Vittorini, Elio (ĕˈlyō vēt-tōrēˈnē) [key], 1908–66, Italian novelist, b. Syracuse, Sicily. Between 1934 and 1941 Vittorini translated the works of D. H. Lawrence, Poe, Faulkner, Hemingway, T. S. Eliot, W. H. Auden, and others. His first novel, In Sicily (1938, tr. 1949), caused his imprisonment by the Fascist government. Vittorini's works, among them The Twilight of the Elephant (1947, tr. 1951) and The Red Carnation (1948, tr. 1952), make a serious attempt to assess the Fascist experience. His later works include The Dark and the Light (1956, tr. 1961); Diario in pubblico (1957), essays; and Le città nel mondo (1969).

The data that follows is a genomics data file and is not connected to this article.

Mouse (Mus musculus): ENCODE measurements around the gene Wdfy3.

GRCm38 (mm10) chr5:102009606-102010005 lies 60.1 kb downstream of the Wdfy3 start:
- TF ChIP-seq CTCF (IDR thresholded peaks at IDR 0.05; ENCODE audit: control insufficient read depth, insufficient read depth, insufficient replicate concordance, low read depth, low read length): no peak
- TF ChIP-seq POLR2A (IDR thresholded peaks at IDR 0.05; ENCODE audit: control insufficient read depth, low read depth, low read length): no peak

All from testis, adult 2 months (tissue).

See D. Heiney, Three Italian Novelists (1968).
The Columbia Electronic Encyclopedia, 6th ed. Copyright © 2012, Columbia University Press. All rights reserved.
More on Elio Vittorini from Infoplease:
See more Encyclopedia articles on: Italian Literature: Biographies